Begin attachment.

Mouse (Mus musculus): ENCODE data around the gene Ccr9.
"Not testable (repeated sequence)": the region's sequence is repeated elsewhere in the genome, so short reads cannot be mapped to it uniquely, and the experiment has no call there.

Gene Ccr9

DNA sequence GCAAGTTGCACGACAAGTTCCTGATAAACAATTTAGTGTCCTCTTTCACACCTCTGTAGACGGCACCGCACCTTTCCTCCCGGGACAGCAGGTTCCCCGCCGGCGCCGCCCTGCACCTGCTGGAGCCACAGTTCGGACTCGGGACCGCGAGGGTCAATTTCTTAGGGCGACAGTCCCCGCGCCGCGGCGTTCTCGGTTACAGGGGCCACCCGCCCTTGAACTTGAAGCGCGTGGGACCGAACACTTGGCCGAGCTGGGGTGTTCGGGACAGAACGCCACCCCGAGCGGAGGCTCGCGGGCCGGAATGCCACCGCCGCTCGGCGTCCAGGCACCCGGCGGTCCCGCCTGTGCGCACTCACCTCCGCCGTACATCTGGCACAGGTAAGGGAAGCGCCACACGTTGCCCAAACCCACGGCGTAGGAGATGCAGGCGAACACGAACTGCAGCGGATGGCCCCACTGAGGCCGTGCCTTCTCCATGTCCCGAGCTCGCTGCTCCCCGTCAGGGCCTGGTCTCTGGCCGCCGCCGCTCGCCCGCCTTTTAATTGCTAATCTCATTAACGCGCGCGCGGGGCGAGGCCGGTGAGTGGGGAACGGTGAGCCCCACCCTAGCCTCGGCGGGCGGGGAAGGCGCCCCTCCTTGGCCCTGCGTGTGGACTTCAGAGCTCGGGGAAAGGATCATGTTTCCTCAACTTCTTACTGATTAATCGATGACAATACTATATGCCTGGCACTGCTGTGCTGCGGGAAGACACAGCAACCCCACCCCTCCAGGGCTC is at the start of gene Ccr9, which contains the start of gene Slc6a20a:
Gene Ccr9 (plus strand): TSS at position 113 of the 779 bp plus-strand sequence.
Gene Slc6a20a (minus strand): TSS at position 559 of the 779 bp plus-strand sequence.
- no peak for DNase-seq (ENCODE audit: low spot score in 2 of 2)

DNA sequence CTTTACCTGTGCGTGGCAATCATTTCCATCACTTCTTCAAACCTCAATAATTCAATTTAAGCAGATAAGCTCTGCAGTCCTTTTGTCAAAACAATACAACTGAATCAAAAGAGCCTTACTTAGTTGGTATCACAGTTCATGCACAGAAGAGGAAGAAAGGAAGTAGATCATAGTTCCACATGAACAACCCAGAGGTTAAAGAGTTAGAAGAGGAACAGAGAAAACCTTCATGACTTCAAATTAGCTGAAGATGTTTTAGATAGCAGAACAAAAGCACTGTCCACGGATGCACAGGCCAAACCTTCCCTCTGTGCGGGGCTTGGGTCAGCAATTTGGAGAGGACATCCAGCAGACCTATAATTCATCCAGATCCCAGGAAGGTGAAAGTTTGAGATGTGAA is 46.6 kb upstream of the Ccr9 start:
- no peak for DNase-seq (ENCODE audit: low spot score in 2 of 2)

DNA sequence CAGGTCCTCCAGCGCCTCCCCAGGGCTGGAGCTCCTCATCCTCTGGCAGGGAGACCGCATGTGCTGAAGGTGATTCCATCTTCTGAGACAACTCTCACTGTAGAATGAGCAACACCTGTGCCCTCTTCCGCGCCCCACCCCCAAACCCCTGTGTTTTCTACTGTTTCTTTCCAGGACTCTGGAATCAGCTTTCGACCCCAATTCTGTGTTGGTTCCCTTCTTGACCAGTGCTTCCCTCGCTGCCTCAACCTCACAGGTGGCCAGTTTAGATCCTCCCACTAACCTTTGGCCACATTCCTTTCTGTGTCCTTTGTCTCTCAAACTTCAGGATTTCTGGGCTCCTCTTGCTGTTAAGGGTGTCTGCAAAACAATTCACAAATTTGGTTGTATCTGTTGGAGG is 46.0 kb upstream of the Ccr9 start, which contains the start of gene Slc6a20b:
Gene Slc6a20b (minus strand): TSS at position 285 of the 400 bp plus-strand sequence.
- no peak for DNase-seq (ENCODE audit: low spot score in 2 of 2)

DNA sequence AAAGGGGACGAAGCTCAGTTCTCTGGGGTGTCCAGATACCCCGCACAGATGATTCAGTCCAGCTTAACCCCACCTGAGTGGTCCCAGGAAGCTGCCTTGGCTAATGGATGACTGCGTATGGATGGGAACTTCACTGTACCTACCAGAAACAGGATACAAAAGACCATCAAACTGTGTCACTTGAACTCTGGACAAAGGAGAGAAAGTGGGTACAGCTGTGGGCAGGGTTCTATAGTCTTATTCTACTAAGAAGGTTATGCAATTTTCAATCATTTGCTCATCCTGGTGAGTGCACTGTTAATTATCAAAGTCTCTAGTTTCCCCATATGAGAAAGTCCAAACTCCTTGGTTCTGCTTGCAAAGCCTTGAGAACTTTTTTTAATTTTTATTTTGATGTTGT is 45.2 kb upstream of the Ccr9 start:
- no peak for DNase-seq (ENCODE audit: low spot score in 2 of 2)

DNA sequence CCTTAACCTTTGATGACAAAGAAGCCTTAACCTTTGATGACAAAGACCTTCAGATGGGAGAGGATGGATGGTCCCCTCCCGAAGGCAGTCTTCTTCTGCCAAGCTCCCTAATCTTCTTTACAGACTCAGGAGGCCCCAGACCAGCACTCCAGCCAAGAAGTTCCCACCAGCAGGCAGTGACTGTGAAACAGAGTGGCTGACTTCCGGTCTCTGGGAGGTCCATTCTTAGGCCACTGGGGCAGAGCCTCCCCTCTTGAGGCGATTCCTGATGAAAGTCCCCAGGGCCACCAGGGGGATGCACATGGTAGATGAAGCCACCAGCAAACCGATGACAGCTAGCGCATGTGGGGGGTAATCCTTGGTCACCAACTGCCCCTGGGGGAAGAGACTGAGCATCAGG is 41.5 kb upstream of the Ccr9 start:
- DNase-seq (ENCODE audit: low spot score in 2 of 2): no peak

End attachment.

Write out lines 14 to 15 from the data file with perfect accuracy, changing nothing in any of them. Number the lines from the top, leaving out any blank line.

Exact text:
- no peak for DNase-seq (ENCODE audit: low spot score in 2 of 2)

DNA sequence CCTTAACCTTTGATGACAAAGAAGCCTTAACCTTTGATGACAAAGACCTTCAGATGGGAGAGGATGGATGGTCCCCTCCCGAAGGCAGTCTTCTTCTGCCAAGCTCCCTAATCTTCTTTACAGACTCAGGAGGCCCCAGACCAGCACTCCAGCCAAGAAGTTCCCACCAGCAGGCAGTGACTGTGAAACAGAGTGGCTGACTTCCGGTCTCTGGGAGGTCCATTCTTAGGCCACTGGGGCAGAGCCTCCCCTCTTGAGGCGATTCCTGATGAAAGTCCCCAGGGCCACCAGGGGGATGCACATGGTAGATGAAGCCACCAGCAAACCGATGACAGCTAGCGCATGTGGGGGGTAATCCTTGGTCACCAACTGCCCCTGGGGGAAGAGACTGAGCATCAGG is 41.5 kb upstream of the Ccr9 start: